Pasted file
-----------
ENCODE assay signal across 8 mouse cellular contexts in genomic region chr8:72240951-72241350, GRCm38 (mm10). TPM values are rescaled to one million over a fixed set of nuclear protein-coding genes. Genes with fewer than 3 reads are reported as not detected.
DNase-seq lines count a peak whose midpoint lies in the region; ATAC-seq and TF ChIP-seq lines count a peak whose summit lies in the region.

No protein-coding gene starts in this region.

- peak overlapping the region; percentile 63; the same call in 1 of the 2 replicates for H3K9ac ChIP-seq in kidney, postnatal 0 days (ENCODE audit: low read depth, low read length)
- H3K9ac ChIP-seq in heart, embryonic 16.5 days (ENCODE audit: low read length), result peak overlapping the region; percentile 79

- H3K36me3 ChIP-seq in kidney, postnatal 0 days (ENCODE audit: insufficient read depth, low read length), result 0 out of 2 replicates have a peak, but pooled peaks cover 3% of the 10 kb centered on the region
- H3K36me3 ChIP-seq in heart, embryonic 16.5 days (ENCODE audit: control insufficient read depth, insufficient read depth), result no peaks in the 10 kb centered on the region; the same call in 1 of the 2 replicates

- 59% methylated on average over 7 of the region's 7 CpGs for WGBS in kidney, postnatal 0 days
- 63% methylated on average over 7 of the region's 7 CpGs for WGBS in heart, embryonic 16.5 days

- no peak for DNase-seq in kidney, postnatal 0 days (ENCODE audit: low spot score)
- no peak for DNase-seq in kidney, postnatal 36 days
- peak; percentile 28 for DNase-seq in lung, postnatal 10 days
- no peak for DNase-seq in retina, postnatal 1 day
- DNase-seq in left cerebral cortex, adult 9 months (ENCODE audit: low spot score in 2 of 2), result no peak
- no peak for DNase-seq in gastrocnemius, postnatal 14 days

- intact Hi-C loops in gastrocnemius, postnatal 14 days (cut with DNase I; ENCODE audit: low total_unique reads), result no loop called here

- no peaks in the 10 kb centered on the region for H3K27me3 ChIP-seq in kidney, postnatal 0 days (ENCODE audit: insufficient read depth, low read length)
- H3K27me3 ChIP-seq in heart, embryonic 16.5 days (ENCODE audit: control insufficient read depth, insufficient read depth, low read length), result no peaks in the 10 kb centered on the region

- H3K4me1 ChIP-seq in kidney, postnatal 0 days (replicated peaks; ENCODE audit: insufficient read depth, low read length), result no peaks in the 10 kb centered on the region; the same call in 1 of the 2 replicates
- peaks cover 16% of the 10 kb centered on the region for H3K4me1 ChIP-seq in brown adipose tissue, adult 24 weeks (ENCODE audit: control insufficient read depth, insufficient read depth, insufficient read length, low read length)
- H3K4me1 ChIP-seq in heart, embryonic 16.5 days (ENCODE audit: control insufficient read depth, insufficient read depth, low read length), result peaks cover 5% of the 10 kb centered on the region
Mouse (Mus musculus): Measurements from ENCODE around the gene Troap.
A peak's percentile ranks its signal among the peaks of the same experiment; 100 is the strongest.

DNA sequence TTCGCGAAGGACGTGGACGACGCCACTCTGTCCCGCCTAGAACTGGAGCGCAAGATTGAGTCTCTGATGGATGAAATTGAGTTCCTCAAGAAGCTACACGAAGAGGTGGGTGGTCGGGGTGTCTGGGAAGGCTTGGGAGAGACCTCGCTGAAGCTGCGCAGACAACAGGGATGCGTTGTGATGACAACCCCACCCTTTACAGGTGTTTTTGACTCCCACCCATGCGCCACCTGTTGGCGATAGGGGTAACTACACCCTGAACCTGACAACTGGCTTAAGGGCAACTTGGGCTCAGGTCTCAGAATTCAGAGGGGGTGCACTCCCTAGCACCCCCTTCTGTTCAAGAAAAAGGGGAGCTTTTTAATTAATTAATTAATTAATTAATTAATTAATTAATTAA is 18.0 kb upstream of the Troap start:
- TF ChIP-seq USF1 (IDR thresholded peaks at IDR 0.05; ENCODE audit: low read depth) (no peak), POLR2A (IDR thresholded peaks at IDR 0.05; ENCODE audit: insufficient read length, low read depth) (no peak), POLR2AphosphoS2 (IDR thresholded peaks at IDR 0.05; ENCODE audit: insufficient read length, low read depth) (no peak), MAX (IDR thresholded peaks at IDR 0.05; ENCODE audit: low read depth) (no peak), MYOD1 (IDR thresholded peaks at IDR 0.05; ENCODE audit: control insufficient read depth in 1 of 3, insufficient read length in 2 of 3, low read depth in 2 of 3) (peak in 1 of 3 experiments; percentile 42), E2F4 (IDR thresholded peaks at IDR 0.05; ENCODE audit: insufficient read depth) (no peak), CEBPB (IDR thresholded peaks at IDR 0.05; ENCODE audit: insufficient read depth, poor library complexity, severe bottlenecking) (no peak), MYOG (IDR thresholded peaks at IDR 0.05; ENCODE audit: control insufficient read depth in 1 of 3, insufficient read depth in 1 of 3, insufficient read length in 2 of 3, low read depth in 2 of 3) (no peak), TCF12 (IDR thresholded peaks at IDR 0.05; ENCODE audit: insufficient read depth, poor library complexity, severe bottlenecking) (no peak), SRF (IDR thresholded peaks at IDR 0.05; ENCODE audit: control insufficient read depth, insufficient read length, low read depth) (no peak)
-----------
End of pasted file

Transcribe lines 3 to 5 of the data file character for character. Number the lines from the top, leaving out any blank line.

No protein-coding gene starts in this region.

- peak overlapping the region; percentile 63; the same call in 1 of the 2 replicates for H3K9ac ChIP-seq in kidney, postnatal 0 days (ENCODE audit: low read depth, low read length)
- H3K9ac ChIP-seq in heart, embryonic 16.5 days (ENCODE audit: low read length), result peak overlapping the region; percentile 79